Outboard Marine finds a Buyer

Outboard Marine Finds a Buyer


Chicago Tribune
Page 1
by Sallie L. Gaines, Tribune Staff Writer
A two-year struggle to find a winning strategy for Outboard Marine Corp. ended Wednesday when the company announced it will be sold to Detroit Diesel Corp.

Detroit Diesel, a leading manufacturer of engines for heavy-duty vehicles, said it will buy Waukegan-based OMC in a two-phase deal valued at $500 million--a price sure to leave many investors in the red. After cash-strapped OMC announced in April it had hired Salomon Brothers Inc. to find a source of cash, even if it meant a merger or sale, its stock price began to climb, rising as high as a close of $19.50 on Tuesday.

But in the deal announced Wednesday, Detroit Diesel first will buy 67 percent of OMC stock for $16 a share in cash.

The remainder of the stock will be purchased for a combination of cash and Detroit Diesel stock. The $500 million price tag also reflects $180 million in OMC debt that Detroit Diesel will assume.

Analysts speculated that OMC, desperate for cash, priced itself too low. But Harry W. Bowman, OMC's chairman and chief executive, noted that the company lost $7.3 million in fiscal 1996 and was $21.6 million in the red for the first six months of fiscal 1997.

"I think you can draw some conclusions about the fairness of the value of the offer," Bowman said.

OMC's stock closed Wednesday at $15.87, down $3.62. Stock of Detroit Diesel, a subsidiary of closely held Penske Corp., rose $2.12, to $25.87.

Its chairman is auto racing figure Roger Penske.

OMC will be merged into Detroit Diesel, said Detroit Diesel President Lud Koci.

The two companies' engine manufacturing operations have a clear fit, Koci said. "We would like to be an engine supplier of any size in any type, and this puts us into the gasoline market for the first time. It will put us into engines from as small as a half-horsepower up to 3,750 horsepower."

Less clear is whether OMC's boat-manufacturing operations will find a home at Detroit Diesel, or whether they'll be sold.

Koci was as lukewarm about OMC's boat operations as he was enthusiastic about the engines. He said only that it was "probably premature" to discuss whether Detroit Diesel will sell the boat units.

But other Detroit Diesel executives said the company may retain the boat operations, or seek partners for them, at least until they're profitable.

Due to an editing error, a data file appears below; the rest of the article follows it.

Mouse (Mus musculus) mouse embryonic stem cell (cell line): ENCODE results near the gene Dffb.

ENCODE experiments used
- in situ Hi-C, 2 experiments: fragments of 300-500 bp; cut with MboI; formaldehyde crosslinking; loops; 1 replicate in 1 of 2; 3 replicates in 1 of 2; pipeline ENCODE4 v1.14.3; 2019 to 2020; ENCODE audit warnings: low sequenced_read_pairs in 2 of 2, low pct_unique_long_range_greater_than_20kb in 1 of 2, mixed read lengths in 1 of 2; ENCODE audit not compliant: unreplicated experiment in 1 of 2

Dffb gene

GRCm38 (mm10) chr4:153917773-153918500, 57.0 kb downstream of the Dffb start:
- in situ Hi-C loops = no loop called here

And Bowman, while admitting he is not privy to Detroit Diesel's plans--he said he doesn't yet know his own fate--said he doesn't expect the company to be broken up.

"They did a great deal of due diligence around (the boat operations) and came to the conclusion that they wanted to buy the entire OMC business," Bowman said. "I have to conclude from that they are committed to the entire business."

OMC's boat brands include Chris-Craft, Four Winns, Suncruiser, Stratos, Grumman, Seaswirl and Sunbird.

Its engines are the highly respected Johnson and Evinrude brands. Their reputation and market share were a major attraction of OMC, Koci said.

OMC has a cleaner, more-efficient engine technology, called Ficht.

But the company didn't have the capital to get the new versions of engines to market.

The technology was another attraction of OMC, Koci said. Detroit Diesel has been using a similar technology in larger engines for a decade, Koci said, and the merged company, which had combined sales of $3.2 billion in 1996, can benefit from shared technical and engineering expertise.

Koci said it was too early to say whether production of Evinrude and Johnson engines will be shifted, and whether any OMC employees will lose their jobs. But he indicated Detroit Diesel doesn't plan immediate wholesale changes.

"They have a strategic plan that they have started pursuing to make their manufacturing as effective as possible. We will certainly be pursing that plan and looking to see if we can make it better in any way."

Bowman launched that strategic plan when he came on board as CEO early in 1995. He consolidated the seven boat brands into a single unit, replaced more than half of the company's top managers and tried to bring a marketing orientation to the company. But depressed sales kept earnings down, leading to the decision to sell.

That decision, quite simply, means OMC will survive in fact, if not in name, Bowman said.

"OMC has been a leader in this industry," he said. "By having Detroit Diesel as an acquirer of the company, we now have a group that shares the business, understands and has bought into the strategic direction we were going and has the financial resources to help us achieve these goals. What is going to emerge from this is a company that will be a much stronger, aggressive, reliable competitor long-term."

Copyright 1997 The Tribune Company

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